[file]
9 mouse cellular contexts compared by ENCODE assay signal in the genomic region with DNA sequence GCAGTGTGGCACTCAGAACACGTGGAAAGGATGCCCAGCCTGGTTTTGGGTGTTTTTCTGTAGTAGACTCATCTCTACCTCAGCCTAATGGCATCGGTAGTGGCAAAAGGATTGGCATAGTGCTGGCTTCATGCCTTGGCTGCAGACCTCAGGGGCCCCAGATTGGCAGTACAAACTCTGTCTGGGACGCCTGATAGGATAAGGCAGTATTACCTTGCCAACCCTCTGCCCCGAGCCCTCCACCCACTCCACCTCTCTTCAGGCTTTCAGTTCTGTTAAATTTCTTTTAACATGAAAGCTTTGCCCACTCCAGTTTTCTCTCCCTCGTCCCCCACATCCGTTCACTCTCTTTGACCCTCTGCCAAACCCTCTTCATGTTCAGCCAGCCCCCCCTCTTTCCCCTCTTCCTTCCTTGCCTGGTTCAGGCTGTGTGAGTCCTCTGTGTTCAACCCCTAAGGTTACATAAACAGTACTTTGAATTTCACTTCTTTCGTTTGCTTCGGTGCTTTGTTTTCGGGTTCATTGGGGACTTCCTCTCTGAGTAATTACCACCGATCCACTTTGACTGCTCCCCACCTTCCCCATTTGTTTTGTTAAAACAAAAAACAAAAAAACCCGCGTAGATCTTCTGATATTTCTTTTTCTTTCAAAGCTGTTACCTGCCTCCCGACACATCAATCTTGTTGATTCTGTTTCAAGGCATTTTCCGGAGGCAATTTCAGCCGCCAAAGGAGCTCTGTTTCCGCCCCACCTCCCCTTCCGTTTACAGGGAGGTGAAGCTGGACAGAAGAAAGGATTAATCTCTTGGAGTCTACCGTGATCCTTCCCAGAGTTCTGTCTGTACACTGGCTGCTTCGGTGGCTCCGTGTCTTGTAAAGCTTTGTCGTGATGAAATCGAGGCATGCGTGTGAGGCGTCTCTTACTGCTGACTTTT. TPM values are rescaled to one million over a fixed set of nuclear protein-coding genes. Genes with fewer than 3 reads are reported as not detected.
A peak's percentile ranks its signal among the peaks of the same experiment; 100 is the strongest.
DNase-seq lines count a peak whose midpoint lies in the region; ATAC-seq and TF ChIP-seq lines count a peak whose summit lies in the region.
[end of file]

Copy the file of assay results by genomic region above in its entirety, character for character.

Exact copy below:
9 mouse cellular contexts compared by ENCODE assay signal in the genomic region with DNA sequence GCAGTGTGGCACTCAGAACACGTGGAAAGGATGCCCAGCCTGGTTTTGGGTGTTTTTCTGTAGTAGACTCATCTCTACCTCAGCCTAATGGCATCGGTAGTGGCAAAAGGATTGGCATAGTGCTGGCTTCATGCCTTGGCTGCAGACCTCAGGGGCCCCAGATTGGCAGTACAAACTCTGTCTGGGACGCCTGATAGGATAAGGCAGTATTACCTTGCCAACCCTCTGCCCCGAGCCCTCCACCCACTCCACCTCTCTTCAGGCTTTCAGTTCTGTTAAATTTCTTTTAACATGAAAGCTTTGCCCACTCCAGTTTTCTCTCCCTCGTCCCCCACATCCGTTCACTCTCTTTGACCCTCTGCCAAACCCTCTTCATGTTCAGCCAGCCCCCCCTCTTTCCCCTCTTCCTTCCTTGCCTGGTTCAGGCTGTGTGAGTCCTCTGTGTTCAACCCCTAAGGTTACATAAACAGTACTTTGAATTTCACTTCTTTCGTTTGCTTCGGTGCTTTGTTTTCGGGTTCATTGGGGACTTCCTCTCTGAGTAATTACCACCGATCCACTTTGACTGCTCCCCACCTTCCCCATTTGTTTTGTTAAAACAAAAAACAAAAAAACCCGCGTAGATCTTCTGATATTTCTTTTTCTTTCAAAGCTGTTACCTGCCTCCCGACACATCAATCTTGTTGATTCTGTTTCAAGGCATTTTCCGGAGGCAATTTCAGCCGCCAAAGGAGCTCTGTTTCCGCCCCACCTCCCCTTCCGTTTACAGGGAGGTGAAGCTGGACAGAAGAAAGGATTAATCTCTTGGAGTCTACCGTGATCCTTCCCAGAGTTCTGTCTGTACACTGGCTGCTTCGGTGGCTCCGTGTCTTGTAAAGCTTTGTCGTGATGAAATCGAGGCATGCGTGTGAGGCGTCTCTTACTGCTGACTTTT. TPM values are rescaled to one million over a fixed set of nuclear protein-coding genes. Genes with fewer than 3 reads are reported as not detected.
A peak's percentile ranks its signal among the peaks of the same experiment; 100 is the strongest.
DNase-seq lines count a peak whose midpoint lies in the region; ATAC-seq and TF ChIP-seq lines count a peak whose summit lies in the region.